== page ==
Last week I returned to Castlecomer to give a talk to the local history society. It was for me a unique occasion as I was born in Castlecomer and lived the first few years of my life in part of a big rambling house next door to the Garda Barracks. Indeed that was the sum total of my knowledge about the town of my birth until after my lecture last week when I spoke to 82 year old Michael Ferris. He greeted me with the welcome if somewhat improbable claim, “I’d know you from your father”. Nobody has ever before claimed that my father and I bore anything other than a fleeting resemblance to each other. Michael knew my father in the days when they were both relatively young men, one a Garda Sergeant, the other a hackney driver and garage man.
I was born, according to Michael, in what was one time a British Army Barracks but which under the Irish Free State housed the Garda Barracks and accommodation for the Superintendent, the Sergeant and a number of the local Gardai. Nurse O’Mahony of Florentine Terrace was the local midwife and she apparently must take the responsibility for bringing a second red-head into the Taaffe family all those years ago. A formidable woman she was, so my informant told me last week, with the strength of two men and a thirst to match. Michael Ferris told me how my father had wanted to stay in Castlecomer but sought a transfer to Athy so that his five sons could attend secondary school. “You’ve Canon McNamara to thank for that” said Michael, referring to the man who was Parish Priest of Castlecomer between 1926 and 1957. As a former Rector of St. Kieran’s College in Kilkenny, the Canon sought to ensure that local boys with ambitions for secondary education attended St. Kieran’s College. For that reason, or so it is claimed, the Canon resisted any attempt to start a secondary school for boys in Comer, thereby unwittingly or otherwise depriving many young fellows of the opportunity of a secondary education. For not everyone could hope to fund the fees for St. Kieran’s College, and certainly a Garda Sergeant could not do so and as Michael Ferris said, “we lost a good Sergeant as a result.”
Another Comer man to greet me after the lecture was Eddie Collins who served Mass with my eldest brother Jack. Jim Downey’s daughter laughingly told me of how her father’s coal allowance for his steam threshing machine was utilised during the War. Apparently the anthracite provided was not suitable for the threshing machine and word soon got around the neighborhood of the availability of a supply of badly needed coal. Inevitably approaches were made to Jim for a few bags of anthracite and one of the supplicants was the local Sergeant, who with an empty grate at home with a couple of young children to keep warm, could not be refused.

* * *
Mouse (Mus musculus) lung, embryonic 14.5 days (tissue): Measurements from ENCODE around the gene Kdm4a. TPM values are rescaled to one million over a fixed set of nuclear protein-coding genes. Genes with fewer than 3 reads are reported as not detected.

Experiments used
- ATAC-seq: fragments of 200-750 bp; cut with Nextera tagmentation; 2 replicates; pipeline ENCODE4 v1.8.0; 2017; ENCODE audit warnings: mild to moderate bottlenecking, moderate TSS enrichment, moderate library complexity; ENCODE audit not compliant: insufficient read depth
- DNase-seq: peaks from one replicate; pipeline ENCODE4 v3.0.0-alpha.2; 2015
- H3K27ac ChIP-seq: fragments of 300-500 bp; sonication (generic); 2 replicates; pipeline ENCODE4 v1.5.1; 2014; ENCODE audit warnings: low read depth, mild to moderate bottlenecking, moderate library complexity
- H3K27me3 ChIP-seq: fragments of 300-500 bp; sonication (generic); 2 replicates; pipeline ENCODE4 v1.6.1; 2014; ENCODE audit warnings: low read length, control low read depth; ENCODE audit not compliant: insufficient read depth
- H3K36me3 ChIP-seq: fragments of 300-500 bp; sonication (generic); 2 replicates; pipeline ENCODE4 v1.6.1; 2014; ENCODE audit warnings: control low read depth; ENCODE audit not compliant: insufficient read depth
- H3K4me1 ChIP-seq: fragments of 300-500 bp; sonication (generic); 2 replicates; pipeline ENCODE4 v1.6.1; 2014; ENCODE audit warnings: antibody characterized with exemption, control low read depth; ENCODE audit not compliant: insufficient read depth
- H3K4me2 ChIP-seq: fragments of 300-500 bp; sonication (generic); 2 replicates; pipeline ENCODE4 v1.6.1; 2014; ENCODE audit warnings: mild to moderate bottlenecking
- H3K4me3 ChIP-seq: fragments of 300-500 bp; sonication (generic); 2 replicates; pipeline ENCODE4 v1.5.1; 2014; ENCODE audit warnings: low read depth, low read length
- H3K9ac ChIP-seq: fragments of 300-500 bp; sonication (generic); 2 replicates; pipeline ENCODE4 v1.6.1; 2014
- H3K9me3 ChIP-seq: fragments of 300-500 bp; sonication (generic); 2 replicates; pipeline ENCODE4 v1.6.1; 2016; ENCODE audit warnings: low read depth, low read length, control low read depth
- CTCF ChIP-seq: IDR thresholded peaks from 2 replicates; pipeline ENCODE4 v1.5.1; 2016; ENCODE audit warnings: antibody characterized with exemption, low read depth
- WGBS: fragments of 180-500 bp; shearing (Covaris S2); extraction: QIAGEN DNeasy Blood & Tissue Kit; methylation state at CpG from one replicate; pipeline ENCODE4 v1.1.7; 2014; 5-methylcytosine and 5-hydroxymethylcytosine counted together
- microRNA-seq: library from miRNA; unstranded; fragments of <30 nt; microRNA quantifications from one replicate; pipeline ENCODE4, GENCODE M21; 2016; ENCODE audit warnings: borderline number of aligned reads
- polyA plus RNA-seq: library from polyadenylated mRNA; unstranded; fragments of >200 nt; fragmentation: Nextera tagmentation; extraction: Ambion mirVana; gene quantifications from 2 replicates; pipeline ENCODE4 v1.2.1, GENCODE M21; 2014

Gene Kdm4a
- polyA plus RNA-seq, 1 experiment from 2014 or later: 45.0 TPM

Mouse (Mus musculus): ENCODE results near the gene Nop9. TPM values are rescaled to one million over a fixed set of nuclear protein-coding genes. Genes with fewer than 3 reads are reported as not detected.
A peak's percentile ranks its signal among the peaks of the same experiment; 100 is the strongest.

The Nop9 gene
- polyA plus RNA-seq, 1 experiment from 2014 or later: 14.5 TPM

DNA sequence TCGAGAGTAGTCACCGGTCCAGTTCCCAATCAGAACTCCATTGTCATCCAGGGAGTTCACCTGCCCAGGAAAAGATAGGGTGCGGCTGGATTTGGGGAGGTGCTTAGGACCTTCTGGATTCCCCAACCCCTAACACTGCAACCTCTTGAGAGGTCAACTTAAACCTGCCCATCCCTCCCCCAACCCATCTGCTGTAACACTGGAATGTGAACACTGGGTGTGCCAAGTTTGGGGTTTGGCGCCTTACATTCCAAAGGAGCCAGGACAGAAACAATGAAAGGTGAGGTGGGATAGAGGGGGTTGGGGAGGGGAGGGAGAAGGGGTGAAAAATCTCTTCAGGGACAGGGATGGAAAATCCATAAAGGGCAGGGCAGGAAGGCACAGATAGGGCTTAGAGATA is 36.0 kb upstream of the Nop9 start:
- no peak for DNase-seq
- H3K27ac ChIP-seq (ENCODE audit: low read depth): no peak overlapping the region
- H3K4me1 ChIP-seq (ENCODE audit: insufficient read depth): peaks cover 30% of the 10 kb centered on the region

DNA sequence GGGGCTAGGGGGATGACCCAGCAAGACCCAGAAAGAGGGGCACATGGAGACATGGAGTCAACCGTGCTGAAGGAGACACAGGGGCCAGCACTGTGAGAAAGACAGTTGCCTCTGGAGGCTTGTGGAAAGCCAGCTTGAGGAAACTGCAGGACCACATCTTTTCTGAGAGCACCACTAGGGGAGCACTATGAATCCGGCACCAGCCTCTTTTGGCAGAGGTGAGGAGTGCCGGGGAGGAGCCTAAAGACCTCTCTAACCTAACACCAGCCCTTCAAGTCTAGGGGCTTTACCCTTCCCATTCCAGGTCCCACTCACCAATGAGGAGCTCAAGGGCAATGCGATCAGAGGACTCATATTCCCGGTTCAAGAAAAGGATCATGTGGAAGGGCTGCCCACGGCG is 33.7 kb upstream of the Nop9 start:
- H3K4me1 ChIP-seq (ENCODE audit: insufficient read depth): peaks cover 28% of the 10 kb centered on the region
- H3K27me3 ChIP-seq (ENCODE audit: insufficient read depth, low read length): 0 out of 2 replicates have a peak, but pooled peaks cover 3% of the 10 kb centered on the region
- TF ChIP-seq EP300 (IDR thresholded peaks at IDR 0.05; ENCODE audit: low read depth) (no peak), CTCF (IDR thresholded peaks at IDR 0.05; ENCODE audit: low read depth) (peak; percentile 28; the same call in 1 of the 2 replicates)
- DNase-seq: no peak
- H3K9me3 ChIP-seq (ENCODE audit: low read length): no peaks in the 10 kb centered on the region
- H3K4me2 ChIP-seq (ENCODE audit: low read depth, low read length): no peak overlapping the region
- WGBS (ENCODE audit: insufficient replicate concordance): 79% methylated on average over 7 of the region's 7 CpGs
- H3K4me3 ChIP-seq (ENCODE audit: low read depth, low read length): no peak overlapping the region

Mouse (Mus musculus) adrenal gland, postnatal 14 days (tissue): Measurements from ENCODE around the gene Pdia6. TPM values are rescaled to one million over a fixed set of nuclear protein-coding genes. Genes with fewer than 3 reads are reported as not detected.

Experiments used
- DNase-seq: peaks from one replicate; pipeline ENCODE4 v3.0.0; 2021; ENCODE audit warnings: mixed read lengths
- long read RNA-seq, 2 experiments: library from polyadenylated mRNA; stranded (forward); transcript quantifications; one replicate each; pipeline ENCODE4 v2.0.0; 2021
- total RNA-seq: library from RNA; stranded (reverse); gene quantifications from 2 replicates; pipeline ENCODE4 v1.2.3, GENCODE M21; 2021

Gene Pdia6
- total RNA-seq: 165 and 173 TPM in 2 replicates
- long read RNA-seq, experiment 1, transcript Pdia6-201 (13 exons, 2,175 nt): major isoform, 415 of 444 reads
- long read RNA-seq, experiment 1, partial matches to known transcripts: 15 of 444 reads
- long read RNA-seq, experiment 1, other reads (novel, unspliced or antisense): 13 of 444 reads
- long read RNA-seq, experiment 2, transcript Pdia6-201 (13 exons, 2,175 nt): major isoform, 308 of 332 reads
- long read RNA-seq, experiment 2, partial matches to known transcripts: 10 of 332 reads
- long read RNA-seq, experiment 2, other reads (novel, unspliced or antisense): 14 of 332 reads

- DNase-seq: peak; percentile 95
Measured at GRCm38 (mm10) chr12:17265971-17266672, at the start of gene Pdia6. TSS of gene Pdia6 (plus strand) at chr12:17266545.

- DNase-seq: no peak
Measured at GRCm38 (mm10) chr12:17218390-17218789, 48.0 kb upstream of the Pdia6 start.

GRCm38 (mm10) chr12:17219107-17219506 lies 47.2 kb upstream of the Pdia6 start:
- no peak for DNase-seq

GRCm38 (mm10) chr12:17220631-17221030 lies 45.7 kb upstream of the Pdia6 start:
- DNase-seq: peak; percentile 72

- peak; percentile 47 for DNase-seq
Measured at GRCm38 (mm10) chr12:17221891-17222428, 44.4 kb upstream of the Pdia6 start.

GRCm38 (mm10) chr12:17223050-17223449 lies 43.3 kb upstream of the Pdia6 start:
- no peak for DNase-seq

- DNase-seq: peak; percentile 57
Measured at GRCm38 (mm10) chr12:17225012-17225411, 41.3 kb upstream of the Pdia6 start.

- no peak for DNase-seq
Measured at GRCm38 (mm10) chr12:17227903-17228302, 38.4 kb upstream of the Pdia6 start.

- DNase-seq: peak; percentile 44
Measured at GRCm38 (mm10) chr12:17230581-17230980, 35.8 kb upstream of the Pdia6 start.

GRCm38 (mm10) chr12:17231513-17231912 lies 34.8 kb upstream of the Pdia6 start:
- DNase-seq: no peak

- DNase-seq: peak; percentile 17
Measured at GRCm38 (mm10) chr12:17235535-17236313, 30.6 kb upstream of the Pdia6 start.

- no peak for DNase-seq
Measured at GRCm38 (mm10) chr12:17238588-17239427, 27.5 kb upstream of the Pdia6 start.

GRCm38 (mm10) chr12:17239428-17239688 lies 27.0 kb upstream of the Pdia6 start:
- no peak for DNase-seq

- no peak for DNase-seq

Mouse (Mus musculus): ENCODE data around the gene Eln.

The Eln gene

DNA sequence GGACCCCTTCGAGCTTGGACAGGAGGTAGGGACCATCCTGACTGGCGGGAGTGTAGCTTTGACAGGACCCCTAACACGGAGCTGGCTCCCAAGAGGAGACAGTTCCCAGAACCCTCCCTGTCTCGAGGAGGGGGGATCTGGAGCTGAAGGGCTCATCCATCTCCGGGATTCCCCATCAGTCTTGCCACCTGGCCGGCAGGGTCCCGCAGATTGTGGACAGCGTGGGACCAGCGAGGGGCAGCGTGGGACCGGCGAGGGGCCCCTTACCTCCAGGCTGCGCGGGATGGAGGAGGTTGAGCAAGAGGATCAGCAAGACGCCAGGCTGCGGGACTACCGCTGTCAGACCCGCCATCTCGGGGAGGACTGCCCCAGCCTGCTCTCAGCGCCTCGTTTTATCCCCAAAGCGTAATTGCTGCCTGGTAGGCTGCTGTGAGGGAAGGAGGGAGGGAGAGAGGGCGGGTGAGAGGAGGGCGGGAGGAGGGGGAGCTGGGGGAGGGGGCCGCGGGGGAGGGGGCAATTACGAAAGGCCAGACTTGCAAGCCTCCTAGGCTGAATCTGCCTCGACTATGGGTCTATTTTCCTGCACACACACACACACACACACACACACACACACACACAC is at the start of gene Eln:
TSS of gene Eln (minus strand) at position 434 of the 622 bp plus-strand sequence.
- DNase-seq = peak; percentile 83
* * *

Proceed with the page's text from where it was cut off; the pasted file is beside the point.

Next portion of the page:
“Cactus” Brennan also made my acquaintance, renewing a contact first made between us by telephone some years ago after I wrote of the Athy Hurling Team’s success in the 1959 championship. “Cactus”, so-called because of his crew cut, was a member of that team and now retired from the ESB he regaled me with a story of how my father once came to his rescue. Apparently Michael was in charge of the gelignite store in Thurles at a time when the IRA campaign in the North was ongoing. He togged out for a hurling match in Geraldine Park with the Athy team one Sunday afternoon, but since he had previously transferred to the Thurles club he played under an assumed name. During the course of the match he got a few “belts” and next day on returning to work his face bore the marks of battle, so much so that his superior questioned where he had been. “Up north” came Michael’s flippant response whereupon the Garda on duty at the gelignite store brought him to the Garda Station where he was questioned at length. “Lucky for me” said Michael, “I remembered seeing Sergeant Taaffe at Geraldine Park and a phone call to the Athy Station confirmed my sporting involvement over the weekend.”